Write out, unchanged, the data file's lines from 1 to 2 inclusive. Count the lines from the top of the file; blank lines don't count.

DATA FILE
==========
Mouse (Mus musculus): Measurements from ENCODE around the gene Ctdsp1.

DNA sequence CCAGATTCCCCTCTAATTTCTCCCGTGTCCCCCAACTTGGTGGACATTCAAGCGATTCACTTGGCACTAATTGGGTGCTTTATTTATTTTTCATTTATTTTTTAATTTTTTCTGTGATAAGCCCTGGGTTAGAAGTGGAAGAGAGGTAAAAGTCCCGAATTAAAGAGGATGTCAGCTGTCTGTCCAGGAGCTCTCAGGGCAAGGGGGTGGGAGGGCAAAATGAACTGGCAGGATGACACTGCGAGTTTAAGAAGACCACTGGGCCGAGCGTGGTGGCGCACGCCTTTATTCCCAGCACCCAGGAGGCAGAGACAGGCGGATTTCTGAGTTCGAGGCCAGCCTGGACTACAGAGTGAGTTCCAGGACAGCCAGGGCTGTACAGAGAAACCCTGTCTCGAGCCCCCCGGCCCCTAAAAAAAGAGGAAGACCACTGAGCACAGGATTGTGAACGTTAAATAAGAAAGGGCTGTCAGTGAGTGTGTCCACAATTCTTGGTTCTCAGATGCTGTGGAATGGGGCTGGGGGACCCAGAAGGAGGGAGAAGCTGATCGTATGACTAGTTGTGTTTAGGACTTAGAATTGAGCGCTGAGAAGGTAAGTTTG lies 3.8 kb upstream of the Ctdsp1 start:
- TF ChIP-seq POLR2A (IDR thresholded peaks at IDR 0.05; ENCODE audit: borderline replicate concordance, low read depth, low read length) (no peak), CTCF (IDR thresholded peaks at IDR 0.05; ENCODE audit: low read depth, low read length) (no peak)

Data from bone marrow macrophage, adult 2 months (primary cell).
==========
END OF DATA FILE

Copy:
Mouse (Mus musculus): Measurements from ENCODE around the gene Ctdsp1.

DNA sequence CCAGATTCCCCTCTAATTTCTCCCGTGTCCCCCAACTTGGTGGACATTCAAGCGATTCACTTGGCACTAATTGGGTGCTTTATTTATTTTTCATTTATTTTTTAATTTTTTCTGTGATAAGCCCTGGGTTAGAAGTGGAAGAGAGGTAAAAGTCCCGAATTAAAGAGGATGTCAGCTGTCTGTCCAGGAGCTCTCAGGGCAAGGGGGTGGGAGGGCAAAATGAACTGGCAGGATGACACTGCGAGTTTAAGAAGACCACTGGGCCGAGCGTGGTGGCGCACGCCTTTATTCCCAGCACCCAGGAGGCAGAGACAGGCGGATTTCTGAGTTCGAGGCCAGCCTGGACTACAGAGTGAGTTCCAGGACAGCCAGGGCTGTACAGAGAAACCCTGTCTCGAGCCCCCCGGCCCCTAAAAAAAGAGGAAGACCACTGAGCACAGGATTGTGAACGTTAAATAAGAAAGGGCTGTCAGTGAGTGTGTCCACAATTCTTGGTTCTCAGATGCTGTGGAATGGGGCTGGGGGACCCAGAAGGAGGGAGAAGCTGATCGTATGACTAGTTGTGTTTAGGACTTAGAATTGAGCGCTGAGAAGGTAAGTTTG lies 3.8 kb upstream of the Ctdsp1 start: